As a complete novice at providing a food support service, when we began this project, we had little idea of the level of need that we’d unearth in our corner of Renfrewshire. We simply set up in the first days of Covid lockdown to provide a ‘community support’ to people who would be forced to stay at home due to health or age criteria. We thought we’d be delivering a few prescriptions and picking up shopping akin to many similar organisations. We did however realise the value of joint working even at this early stage: and our task force was born.
Inviting our local housing association, every church partner, community group and posting an open invitation on social media appealing to community spirited individuals meant we approached the task with an openness of spirit and with an ethos if inclusivity from the beginning. This was a project to UNITE, not divide – all were welcome, none were excluded. Our strength is our unity. Alone we couldn’t hope to reach a community of around 20,000 people, never mind champion and serve their needs. As an extension to that ethos, we welcomed partnership working with individuals, organisations and charities from elsewhere in Renfrewshire in addition to other areas of Scotland. We approached these more established groups with a genuine awe at their achievements, and shared our hopes and dreams with them. In return, they welcomed us in; we worked together as genuine collaborators, setting up viable and sustainable sharing ‘networks’ and continue to tackle the task of supporting those who engage with our services.
Our aim is to ensure care givers don’t have to choose which other adult in the household gets a ‘smaller portion’ or indeed who ‘misses out on a meal’ a few days a week based on lack of access to food (genuine comments shared by our families). Here at Team EBI, we want everyone to enjoy healthy, nutritious food and consider it our role to create sustainable, reliable routes for families to access food. We’re keen for people to be able to choose food based on nutritional needs and taste, rather than based on what little income they can spare for food after bills and debts are covered.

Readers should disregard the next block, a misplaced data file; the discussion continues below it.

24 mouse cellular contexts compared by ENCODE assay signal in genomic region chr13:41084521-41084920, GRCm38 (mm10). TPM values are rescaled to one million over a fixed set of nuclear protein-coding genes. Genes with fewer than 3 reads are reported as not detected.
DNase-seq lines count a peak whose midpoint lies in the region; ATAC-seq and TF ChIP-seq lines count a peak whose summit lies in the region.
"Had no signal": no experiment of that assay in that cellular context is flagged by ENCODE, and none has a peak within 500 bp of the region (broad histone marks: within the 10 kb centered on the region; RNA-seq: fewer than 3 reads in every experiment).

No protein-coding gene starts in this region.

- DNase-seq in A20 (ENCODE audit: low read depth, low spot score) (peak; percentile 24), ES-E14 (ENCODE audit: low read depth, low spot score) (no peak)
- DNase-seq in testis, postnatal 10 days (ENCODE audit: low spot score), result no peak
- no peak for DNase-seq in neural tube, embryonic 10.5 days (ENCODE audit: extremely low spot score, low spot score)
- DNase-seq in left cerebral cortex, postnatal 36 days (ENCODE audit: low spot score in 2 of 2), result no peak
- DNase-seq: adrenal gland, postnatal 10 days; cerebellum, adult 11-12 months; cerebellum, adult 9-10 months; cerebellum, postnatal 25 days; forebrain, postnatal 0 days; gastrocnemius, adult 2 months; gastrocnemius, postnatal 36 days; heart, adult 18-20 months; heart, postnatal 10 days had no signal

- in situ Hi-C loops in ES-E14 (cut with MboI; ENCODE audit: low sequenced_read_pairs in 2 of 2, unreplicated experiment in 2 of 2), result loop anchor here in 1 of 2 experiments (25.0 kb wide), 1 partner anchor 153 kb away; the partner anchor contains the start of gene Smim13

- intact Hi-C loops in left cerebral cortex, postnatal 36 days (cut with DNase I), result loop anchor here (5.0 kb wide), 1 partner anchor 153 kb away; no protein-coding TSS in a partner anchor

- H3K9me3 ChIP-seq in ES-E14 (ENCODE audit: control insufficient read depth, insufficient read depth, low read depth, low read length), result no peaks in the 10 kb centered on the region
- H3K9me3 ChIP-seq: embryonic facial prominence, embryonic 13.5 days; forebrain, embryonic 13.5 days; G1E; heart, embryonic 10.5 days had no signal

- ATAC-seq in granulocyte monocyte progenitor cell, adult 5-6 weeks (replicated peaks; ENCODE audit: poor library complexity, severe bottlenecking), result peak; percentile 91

This service is only made possible by the generosity of our supporters and our veritable army of volunteers: we have no paid staff. Volunteers give what time they can afford – and we try to be as flexible as possible with opportunities for those who wish to assist. Our tasks are many, and the burden is best shared. We can offer opportunities to volunteer to suit most ability and skill levels, everyone is valued and encouraged here: and indeed, many improvements we’ve made to our processes have been made following suggestions by recipients of our service who volunteer with us.
e.g. one volunteer who was tasked with marking the best before date on products with a sharpie in order to make it clearer for those picking the products (a process we adopted in line with many similar services) expressed his dismay over the practice. When we sat with a cuppa and had a chat about the reasons behind the concern, he explained that every time he opened his cupboards and lifted a product marked with a sharpie it was a blatant reminder that he could not afford to feed his family. Solution: we now utilise a storage system, overseen by a dedicated team who stack products in a specific order therefore no need for marking of products.
Whether your interaction with EBI Unites is one of volunteer, recipient or supporter – our first message to you is.. welcome to Team EBI. We all have a part to play in the recovery of our society post Covid and we want to encourage people to see that as a team effort – everyone is equal. The pandemic has exacerbated the struggle for many families who were ‘just managing’ before, working low paid, zero-hour contact roles which were impacted heavily during the crisis months of the past year. It’s been a lesson for many as to the struggles faced by those who have been experiencing long term food insecurity – and, like in areas up and down the country, here in Erskine, Bishopton and Inchinnan, has created a culture of wanting to help our neighbours, of being kinder, more supportive and of actually acknowledging the level of need here in our own backyard.